For a long time, just the word gentle made me uncomfortable. It was not as if I was incapable of holding a fragile object with great care or speaking softly; it was too many years of absorbing messages about gentleness as a “feminine” ideal, alongside its siblings: nurturing, emotional, and receptive. Gentle sounded like a noun, whose synonym was doormat. Thanks, but no.
My problem, it turns out, was not with gentle at all, but with the way our culture ascribes value to external markers like gender, age, race, ethnicity, education and social status to define how certain types of people ought to behave. Forget simple double standards — there are multitudes of landmines just waiting for unsuspecting unique and authentic human beings to wound.
Too many times I spoke aloud when others would have preferred that I were quiet. I embraced persistence when I was pressured to give up. I refused to allow others’ expectations to define me. In many ways, my bold persistence has served me well: authentic sense of self, creative leadership, a different spiritual perspective. At the same time, that same bold persistence sent me running face-first into the hard edges of a broken world.
While I sometimes attempted to move the landmines out of my way before stepping on the space they occupied, I began to step on them with proud intention. Let the wounds come if they must. At least it is one less landmine for someone else to hit. Over time, I hardened myself in response to the pain of these wounds. Refusing gentleness was a bit of a straw horse, though, because I was rejecting gentleness when I was really upset with injustice.
The biggest cost of hardening my heart was losing my ability to be gentle with myself. When I made a mistake, I began to lecture myself, to heap on expectations for perfection, load myself with guilt, and talk myself out of feeling disappointed and frustrated. I began to believe that I could accomplish anything if I had enough discipline.
The second, and perhaps more tragic consequence, is that I began to see all invitations to gentleness as landmines. I extended my expectations of myself to those around me: my spouse, my kids, my colleagues and even strangers. In my attempts to both avoid and destroy landmines, I was increasingly impatient, aggressive and demanding — until God allowed me the gentle grace of falling apart.
The falling apart did not feel gentle. It felt like waking up naked in a snow storm on a bed of frozen branches, with the wind rattling my weakness and burning my tears. But it was gentle inasmuch as God slowly showed me how I had walked into the storm, given away my clothing, refused to let others come with me and proudly traded my comforts for branches. I was a force of nature creating a storm, and it stopped snowing and blowing when I fell apart. I still had to walk out of winter, and out of the forest. I was inclined to do so with the same force that got me there. But it turns out that yelling at the kids to use their nice words is pretty ineffective. Expecting hurting people to toughen up only deepens their hurt and creates distance. I needed a new way and the path God offered was labelled gentle. Since all other roads had led to falling apart, I decided it try the one God offered.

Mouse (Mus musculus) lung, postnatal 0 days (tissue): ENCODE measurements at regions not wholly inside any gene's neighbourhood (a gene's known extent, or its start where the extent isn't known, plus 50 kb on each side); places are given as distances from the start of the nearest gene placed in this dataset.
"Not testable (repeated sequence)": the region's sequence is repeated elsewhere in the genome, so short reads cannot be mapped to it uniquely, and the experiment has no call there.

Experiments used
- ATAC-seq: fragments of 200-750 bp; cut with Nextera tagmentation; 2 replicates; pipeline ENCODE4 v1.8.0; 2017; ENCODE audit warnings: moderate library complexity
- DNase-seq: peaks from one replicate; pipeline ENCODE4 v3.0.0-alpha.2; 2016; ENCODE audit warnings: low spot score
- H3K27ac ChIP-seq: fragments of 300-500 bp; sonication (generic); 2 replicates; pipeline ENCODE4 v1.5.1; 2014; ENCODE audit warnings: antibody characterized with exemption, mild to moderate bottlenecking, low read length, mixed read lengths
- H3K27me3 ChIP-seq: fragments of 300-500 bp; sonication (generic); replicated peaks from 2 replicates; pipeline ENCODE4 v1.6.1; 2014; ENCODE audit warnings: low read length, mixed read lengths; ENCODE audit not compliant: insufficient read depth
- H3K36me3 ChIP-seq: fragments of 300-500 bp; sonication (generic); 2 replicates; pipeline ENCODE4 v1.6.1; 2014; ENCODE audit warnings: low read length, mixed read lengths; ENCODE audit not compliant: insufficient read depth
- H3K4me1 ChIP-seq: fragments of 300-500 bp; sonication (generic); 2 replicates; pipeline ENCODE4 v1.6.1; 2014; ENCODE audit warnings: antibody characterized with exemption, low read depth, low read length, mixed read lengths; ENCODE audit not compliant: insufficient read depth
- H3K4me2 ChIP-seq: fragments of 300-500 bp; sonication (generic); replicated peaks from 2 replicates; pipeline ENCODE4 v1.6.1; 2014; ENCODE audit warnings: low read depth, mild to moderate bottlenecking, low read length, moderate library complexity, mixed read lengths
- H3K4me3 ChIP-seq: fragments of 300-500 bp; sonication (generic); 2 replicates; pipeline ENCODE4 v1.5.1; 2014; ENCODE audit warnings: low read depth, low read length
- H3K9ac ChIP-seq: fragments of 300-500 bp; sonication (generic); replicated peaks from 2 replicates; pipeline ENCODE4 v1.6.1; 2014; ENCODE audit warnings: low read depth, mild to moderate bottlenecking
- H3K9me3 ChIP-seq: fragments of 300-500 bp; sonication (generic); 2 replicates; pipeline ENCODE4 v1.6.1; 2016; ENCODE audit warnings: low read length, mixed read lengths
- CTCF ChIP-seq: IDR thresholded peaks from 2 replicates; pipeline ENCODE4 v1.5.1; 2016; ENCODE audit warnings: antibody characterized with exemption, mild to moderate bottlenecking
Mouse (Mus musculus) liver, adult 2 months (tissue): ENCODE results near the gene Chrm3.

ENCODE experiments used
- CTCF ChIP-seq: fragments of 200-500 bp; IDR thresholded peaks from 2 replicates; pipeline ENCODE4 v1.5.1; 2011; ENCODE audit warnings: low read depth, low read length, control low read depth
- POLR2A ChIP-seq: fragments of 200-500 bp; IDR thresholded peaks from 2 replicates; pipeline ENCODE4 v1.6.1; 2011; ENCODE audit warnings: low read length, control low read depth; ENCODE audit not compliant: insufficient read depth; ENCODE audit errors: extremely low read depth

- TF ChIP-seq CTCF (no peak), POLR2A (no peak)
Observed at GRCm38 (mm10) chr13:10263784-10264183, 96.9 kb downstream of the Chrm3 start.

Gentleness proved to be a path for dancing and not walking. I was invited to learn new steps and ways of holding my body, because when I reverted to forceful language, pushing for my way, speaking before listening, I would feel the sting of the cold and the pull of the falling apart again. I began to try out asking questions, pushing back deadlines and cancelling plans. Not only did the world not fall apart when I was gentle, but I was surprised to discover that not everyone and everything was a landmine, and that injustice would also move out of the way in unpredictable ways.
That first year after falling apart I chose to be kind to myself for Lent, a discipline that proved more difficult and more fruitful than any other year. There was more laughter and relaxation in our home. My interactions at work and in the community were less efficient and more effective. And there was so much more failure, as well as starting over.
I am slowly learning that gentleness is the way of the strong who reject strong-arming. It is a path toward peace that refuses violent means. Gentleness disarms real landmines with honest and earned vulnerability, while at the same time refusing to create landmines for self-protection. It is a road for all of earth’s travellers to walk toward calm in the middle of a mess. The way of gentleness is harder than the way of force, and infinitely more creative and life-giving. I am learning that gentle is a verb whose synonyms are listen, hold, empathize, disarm and begin again.
Perrault is a wife and mom, a grateful employee of Emmanuel Care, and a speaker, writer and consultant at www.leahperrault.com